Clever Outfield Work Goes to Waste.Aberdeen, experienced little difficulty in retaining their unbeaten certificate at Pittodrie on Saturday. The Dons held a decided advantage territorially, and had their finishing been of the same standard as their leading-up work the margin in their favour would have been much greater. Too many chances were missed. Hopes are high that this season either the Cup or the League flag will come to Pittodrie. If this to be accomplished the attackers must instil more punch into their play.
Practice Can Do It.Clever and cohesive in the outfield, the Aberdeen attack too often faded out in the Hibs' area. If this department of their game can be improved - and with practice there appears no reason why it should not - then the Dons may yet prove serious contenders for championship honours. On Saturday's showing Hibs are a mediocre side. The defence gave a plucky display, but the attack did not blend, and the home rear-guard rarely experienced difficulty in holding the Easter Road forwards in check. The game was played in sultry weather, and the heat seemed to affect the players of both sides. At any rate, there were few thrills, and long spells of featureless play.
Aberdeen Take Lead.Aberdeen took the lead in twenty-four minutes the result of some neat work by the attack. Mills let Beynon away, and the winger gave to Mackenzie. The former Hearts man cleverly drew Urquhart and Hill, and tapped the ball across the goalmouth for Armstrong to guide into the net. Previous to this neither 'keeper had been seriously tested. Slackness in attack lost Aberdeen several opportunities, and near the interval the Dons were in danger of losing their lead. Fourteen minutes of the second half had gone when Armstrong notched the second goal. From a throw-in by Fraser, McKenzie flicked the ball into the centre with his head, and Armstrong leapt forward to nod it into the net.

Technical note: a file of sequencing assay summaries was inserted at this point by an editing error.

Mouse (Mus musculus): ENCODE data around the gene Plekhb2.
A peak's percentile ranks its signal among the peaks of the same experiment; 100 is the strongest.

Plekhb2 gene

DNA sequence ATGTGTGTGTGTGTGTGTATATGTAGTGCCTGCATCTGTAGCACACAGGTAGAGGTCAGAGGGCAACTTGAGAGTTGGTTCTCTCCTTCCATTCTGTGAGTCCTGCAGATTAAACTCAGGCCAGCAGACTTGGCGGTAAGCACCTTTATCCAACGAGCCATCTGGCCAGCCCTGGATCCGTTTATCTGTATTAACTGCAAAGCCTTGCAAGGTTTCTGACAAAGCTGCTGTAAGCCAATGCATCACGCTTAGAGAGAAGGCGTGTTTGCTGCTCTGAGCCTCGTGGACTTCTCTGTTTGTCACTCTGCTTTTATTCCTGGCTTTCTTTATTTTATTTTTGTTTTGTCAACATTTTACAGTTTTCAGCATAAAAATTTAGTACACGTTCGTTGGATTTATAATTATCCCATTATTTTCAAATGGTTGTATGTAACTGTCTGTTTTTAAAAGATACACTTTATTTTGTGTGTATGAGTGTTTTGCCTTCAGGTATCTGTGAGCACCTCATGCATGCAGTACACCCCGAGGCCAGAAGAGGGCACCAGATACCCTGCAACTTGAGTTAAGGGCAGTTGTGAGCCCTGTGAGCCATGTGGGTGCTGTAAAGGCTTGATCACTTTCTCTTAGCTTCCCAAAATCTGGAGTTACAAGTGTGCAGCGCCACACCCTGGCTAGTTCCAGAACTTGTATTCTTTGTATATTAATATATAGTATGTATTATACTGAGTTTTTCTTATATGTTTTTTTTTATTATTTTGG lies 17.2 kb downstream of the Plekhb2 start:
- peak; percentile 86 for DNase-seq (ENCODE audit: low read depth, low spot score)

Disputed Point.Hibs secured their goal fifteen minutes later, and it was hotly disputed by the Aberdeen players. Falloon attempted to stall off Brady while the ball appeared to go over the bye-line, but the inside man managed to hook it into the centre for Smith to dive low and head into the net. The Aberdeen players appealed that the ball was over the line, but the referee, after consulting one of his linesmen, allowed the goal to stand. Towards the close the home attack became lively, and Mills netted a third goal. A shot by Armstrong struck the inside-left, who managed to scrape the ball goalwards, and Hill, despite a desperate dive, could not prevent it rolling over the line.
Defence Solid.In Smith, Cooper and McGill, Aberdeen possessed a solid and reliable rear trio. The 'keeper had easy time, thanks to the smart covering up of his backs. Falloon, although less spectacular than usual, was a sound defensive pivot. The play of the wing halves was not up to standard. Both Fraser and Thomson were too seldom seen in an attacking capacity, although they worked hard in defence. The pick of the forwards was Armstrong. His smart distribution and boundless energy often had the Hibs defence in hot water. He is improving with every game. Lang, on the extreme left had a fine turn of speed and beat his man smartly at times, but was too impetuous with his shooting. Twice in the first half had he steadied himself instead of blazing first-time he would probably have scored.
Mills Not At His Best.Mills got away some nice passes, but fell short of his best form, while McKenzie, although clever at making openings, did not shoot often enough. Beynon, on the right, was fast and dangerous. The Hibs defence came out the game with credit. Wilkinson and Urquhart fought hard to stem the tide, and received able assistance from Watson. Wilson was the better wing half, and in an attack which was rarely dangerous Black and Smith took the honours. Logan, on the right, did well considering he joined the Edinburgh club from Ayrshire as right half, and was making his debut in the first eleven.
Source: Press & Journal, 26th August 1935